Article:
DR. KLAUS ZIMMERMANN formerly a banking senior, is head of a Mainz-based business consulting company that specializes in corporate strategies, reorganizations, mergers and acquisitions. He is also president of Kulhaus-Center Muhlheim-Main Betriebs- und Verwaltungsgesellschaft GmbH, which owns and operates a medium sized refrigerated warehouse near Frankfurt. Herr Zimmermann and staff take credit for saving the cold store from bankruptcy four years ago.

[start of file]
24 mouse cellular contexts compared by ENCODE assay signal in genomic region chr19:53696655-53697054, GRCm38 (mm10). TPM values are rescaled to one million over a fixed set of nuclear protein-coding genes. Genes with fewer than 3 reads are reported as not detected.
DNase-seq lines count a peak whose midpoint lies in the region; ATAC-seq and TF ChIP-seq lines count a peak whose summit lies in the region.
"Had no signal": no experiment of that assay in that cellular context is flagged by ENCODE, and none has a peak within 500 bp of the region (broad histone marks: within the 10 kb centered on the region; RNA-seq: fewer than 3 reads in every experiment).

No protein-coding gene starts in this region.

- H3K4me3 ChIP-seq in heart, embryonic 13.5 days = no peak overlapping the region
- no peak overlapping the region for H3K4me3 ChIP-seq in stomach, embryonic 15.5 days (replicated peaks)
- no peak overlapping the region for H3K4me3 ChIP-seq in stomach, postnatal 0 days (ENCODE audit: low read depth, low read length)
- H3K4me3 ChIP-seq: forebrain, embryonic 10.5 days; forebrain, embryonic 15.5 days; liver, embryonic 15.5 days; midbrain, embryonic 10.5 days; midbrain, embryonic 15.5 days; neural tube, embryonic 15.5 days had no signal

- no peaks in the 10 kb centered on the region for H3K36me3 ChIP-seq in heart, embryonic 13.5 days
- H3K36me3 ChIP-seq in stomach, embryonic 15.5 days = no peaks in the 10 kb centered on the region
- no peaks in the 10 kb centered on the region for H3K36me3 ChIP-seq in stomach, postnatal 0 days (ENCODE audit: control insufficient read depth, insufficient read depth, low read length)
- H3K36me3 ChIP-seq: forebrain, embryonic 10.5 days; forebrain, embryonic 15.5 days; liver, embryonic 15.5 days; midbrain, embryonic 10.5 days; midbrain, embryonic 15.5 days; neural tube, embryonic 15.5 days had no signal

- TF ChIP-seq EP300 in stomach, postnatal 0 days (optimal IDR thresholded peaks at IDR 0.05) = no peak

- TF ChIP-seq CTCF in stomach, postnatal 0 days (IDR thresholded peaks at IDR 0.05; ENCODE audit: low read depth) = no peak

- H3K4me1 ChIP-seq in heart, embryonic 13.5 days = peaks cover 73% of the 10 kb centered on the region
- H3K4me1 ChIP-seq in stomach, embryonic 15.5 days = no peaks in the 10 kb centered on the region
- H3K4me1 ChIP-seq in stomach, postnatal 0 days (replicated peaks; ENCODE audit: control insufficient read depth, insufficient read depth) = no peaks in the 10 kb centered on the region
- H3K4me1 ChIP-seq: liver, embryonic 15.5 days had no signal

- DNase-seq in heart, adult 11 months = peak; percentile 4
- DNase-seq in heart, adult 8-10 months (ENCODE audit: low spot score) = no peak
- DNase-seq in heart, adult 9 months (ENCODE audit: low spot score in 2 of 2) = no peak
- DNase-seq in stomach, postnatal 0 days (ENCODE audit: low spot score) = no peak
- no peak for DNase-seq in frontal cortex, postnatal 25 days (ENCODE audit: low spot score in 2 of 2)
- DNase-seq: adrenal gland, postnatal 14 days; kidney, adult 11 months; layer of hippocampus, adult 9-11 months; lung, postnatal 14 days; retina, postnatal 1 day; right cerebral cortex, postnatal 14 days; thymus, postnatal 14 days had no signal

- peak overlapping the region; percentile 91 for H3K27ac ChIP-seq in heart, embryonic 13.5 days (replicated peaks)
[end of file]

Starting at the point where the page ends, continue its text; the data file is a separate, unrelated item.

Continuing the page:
COPYRIGHT 1991 E.W. Williams Publications, Inc.
No portion of this article can be reproduced without the express written permission from the copyright holder.
Copyright 1991 Gale, Cengage Learning. All rights reserved.

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Title Annotation:QFFI Special Market Report: United Germany
Author:Zimmermann, Klaus
Publication:Quick Frozen Foods International
Date:Apr 1, 1991
Words:1783